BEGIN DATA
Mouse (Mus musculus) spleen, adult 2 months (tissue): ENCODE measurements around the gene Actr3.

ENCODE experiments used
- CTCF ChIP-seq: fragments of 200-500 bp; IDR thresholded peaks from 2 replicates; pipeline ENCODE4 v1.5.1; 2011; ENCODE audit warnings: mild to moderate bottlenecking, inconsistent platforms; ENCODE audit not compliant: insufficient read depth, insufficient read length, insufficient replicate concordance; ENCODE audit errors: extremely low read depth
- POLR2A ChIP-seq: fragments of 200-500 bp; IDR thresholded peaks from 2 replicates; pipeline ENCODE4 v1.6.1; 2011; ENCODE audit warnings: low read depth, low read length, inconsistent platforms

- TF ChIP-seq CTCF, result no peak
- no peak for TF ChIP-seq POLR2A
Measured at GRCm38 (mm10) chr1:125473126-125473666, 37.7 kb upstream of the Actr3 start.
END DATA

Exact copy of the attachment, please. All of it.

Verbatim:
Mouse (Mus musculus) spleen, adult 2 months (tissue): ENCODE measurements around the gene Actr3.

ENCODE experiments used
- CTCF ChIP-seq: fragments of 200-500 bp; IDR thresholded peaks from 2 replicates; pipeline ENCODE4 v1.5.1; 2011; ENCODE audit warnings: mild to moderate bottlenecking, inconsistent platforms; ENCODE audit not compliant: insufficient read depth, insufficient read length, insufficient replicate concordance; ENCODE audit errors: extremely low read depth
- POLR2A ChIP-seq: fragments of 200-500 bp; IDR thresholded peaks from 2 replicates; pipeline ENCODE4 v1.6.1; 2011; ENCODE audit warnings: low read depth, low read length, inconsistent platforms

- TF ChIP-seq CTCF, result no peak
- no peak for TF ChIP-seq POLR2A
Measured at GRCm38 (mm10) chr1:125473126-125473666, 37.7 kb upstream of the Actr3 start.